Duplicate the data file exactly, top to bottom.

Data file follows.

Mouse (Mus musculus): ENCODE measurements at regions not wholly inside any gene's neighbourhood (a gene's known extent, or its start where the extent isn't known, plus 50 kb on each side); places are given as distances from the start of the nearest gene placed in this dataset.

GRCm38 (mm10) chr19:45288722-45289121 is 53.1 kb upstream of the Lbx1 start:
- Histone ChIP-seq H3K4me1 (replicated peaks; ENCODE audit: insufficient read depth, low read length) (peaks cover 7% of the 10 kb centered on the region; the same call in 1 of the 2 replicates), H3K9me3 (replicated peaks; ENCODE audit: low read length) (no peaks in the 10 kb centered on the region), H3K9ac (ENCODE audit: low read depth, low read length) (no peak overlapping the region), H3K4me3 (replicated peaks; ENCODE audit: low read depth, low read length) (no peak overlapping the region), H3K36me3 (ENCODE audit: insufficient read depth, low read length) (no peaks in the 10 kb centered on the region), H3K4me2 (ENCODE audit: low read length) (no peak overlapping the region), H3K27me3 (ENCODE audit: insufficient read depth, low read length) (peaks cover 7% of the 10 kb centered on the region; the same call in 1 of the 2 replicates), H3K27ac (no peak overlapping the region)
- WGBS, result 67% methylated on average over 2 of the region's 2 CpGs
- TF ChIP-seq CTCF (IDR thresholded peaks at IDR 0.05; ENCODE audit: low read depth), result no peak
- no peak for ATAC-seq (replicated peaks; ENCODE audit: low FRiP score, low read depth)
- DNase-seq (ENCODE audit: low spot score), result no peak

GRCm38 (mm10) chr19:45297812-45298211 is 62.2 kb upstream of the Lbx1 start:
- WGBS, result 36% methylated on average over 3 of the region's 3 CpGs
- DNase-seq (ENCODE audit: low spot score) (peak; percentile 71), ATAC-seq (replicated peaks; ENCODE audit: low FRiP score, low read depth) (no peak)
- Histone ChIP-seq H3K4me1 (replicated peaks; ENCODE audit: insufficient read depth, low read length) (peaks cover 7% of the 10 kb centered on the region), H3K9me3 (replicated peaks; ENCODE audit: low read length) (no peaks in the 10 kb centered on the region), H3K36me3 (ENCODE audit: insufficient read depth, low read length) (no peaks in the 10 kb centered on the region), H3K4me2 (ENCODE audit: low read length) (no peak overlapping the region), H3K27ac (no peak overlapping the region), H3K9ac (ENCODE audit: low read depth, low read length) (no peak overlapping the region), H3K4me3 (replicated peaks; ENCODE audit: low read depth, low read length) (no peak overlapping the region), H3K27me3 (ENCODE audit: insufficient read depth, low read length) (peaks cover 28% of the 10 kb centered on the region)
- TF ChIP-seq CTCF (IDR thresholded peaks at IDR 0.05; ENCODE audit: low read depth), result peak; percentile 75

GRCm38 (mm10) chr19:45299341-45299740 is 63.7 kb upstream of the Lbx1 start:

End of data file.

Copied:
Mouse (Mus musculus): ENCODE measurements at regions not wholly inside any gene's neighbourhood (a gene's known extent, or its start where the extent isn't known, plus 50 kb on each side); places are given as distances from the start of the nearest gene placed in this dataset.

GRCm38 (mm10) chr19:45288722-45289121 is 53.1 kb upstream of the Lbx1 start:
- Histone ChIP-seq H3K4me1 (replicated peaks; ENCODE audit: insufficient read depth, low read length) (peaks cover 7% of the 10 kb centered on the region; the same call in 1 of the 2 replicates), H3K9me3 (replicated peaks; ENCODE audit: low read length) (no peaks in the 10 kb centered on the region), H3K9ac (ENCODE audit: low read depth, low read length) (no peak overlapping the region), H3K4me3 (replicated peaks; ENCODE audit: low read depth, low read length) (no peak overlapping the region), H3K36me3 (ENCODE audit: insufficient read depth, low read length) (no peaks in the 10 kb centered on the region), H3K4me2 (ENCODE audit: low read length) (no peak overlapping the region), H3K27me3 (ENCODE audit: insufficient read depth, low read length) (peaks cover 7% of the 10 kb centered on the region; the same call in 1 of the 2 replicates), H3K27ac (no peak overlapping the region)
- WGBS, result 67% methylated on average over 2 of the region's 2 CpGs
- TF ChIP-seq CTCF (IDR thresholded peaks at IDR 0.05; ENCODE audit: low read depth), result no peak
- no peak for ATAC-seq (replicated peaks; ENCODE audit: low FRiP score, low read depth)
- DNase-seq (ENCODE audit: low spot score), result no peak

GRCm38 (mm10) chr19:45297812-45298211 is 62.2 kb upstream of the Lbx1 start:
- WGBS, result 36% methylated on average over 3 of the region's 3 CpGs
- DNase-seq (ENCODE audit: low spot score) (peak; percentile 71), ATAC-seq (replicated peaks; ENCODE audit: low FRiP score, low read depth) (no peak)
- Histone ChIP-seq H3K4me1 (replicated peaks; ENCODE audit: insufficient read depth, low read length) (peaks cover 7% of the 10 kb centered on the region), H3K9me3 (replicated peaks; ENCODE audit: low read length) (no peaks in the 10 kb centered on the region), H3K36me3 (ENCODE audit: insufficient read depth, low read length) (no peaks in the 10 kb centered on the region), H3K4me2 (ENCODE audit: low read length) (no peak overlapping the region), H3K27ac (no peak overlapping the region), H3K9ac (ENCODE audit: low read depth, low read length) (no peak overlapping the region), H3K4me3 (replicated peaks; ENCODE audit: low read depth, low read length) (no peak overlapping the region), H3K27me3 (ENCODE audit: insufficient read depth, low read length) (peaks cover 28% of the 10 kb centered on the region)
- TF ChIP-seq CTCF (IDR thresholded peaks at IDR 0.05; ENCODE audit: low read depth), result peak; percentile 75

GRCm38 (mm10) chr19:45299341-45299740 is 63.7 kb upstream of the Lbx1 start: